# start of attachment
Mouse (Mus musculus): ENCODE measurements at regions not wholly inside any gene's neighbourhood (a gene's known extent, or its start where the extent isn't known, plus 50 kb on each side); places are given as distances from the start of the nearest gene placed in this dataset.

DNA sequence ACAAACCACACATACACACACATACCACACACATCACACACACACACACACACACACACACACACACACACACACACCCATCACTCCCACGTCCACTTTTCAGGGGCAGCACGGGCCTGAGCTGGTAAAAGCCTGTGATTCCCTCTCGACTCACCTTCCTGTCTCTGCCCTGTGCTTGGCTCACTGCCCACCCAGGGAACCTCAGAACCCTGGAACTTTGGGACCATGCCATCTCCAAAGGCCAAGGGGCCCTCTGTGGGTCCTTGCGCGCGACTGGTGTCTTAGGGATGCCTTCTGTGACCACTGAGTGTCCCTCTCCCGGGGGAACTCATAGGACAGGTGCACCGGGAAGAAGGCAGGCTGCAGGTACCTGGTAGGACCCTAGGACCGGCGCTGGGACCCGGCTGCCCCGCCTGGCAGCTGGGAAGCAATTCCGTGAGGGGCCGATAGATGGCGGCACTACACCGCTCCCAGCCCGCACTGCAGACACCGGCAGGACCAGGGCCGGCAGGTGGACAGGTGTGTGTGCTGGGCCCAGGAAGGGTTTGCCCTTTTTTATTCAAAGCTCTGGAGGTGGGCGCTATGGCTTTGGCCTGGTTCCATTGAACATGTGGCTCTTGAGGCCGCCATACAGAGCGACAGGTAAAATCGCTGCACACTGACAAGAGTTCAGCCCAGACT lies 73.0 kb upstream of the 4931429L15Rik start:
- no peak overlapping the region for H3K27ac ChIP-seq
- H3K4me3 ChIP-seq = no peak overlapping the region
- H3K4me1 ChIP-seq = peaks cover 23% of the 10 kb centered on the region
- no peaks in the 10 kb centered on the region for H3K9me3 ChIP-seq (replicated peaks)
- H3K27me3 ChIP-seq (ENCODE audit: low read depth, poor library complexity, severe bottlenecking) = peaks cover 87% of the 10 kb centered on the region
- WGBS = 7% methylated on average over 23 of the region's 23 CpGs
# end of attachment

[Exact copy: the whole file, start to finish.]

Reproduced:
Mouse (Mus musculus): ENCODE measurements at regions not wholly inside any gene's neighbourhood (a gene's known extent, or its start where the extent isn't known, plus 50 kb on each side); places are given as distances from the start of the nearest gene placed in this dataset.

DNA sequence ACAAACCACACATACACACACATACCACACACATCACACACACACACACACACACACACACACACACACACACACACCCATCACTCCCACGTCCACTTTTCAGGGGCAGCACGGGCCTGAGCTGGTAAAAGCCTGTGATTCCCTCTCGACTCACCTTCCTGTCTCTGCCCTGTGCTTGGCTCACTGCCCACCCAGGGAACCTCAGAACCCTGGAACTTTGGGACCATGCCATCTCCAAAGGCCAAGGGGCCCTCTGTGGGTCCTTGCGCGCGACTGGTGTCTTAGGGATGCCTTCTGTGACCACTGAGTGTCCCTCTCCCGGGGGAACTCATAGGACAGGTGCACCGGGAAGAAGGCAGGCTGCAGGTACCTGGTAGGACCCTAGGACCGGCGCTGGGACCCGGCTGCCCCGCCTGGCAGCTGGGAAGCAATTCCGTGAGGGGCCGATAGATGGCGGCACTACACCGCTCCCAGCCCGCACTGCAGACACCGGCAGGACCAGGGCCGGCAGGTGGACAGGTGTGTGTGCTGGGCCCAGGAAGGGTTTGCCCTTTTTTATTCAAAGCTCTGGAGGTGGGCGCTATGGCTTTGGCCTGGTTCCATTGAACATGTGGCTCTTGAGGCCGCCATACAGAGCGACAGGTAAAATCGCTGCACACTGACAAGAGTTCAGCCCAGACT lies 73.0 kb upstream of the 4931429L15Rik start:
- no peak overlapping the region for H3K27ac ChIP-seq
- H3K4me3 ChIP-seq = no peak overlapping the region
- H3K4me1 ChIP-seq = peaks cover 23% of the 10 kb centered on the region
- no peaks in the 10 kb centered on the region for H3K9me3 ChIP-seq (replicated peaks)
- H3K27me3 ChIP-seq (ENCODE audit: low read depth, poor library complexity, severe bottlenecking) = peaks cover 87% of the 10 kb centered on the region
- WGBS = 7% methylated on average over 23 of the region's 23 CpGs